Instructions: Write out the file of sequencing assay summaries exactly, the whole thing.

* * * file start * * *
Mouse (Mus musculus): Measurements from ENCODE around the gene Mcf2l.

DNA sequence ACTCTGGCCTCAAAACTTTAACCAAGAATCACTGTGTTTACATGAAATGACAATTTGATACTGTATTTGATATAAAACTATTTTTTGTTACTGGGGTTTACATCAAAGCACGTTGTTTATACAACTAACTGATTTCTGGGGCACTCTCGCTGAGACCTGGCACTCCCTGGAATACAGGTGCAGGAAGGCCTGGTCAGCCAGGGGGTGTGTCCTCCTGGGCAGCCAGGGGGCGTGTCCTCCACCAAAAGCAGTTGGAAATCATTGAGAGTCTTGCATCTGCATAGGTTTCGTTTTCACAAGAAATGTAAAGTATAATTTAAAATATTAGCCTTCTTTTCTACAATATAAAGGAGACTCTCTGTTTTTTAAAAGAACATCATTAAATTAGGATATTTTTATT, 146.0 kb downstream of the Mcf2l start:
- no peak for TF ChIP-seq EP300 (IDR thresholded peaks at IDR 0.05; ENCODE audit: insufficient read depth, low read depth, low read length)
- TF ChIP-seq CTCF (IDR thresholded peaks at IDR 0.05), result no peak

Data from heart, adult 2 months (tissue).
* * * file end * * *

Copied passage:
Mouse (Mus musculus): Measurements from ENCODE around the gene Mcf2l.

DNA sequence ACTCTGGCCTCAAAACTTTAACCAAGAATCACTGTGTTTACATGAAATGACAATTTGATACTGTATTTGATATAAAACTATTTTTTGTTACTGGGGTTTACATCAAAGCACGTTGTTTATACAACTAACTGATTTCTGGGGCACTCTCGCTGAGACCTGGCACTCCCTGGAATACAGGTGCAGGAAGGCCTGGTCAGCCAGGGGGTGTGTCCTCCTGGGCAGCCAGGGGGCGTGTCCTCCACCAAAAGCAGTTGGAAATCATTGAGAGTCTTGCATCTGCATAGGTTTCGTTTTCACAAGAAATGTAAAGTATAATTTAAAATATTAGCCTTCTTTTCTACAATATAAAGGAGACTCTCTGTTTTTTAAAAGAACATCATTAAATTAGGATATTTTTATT, 146.0 kb downstream of the Mcf2l start:
- no peak for TF ChIP-seq EP300 (IDR thresholded peaks at IDR 0.05; ENCODE audit: insufficient read depth, low read depth, low read length)
- TF ChIP-seq CTCF (IDR thresholded peaks at IDR 0.05), result no peak

Data from heart, adult 2 months (tissue).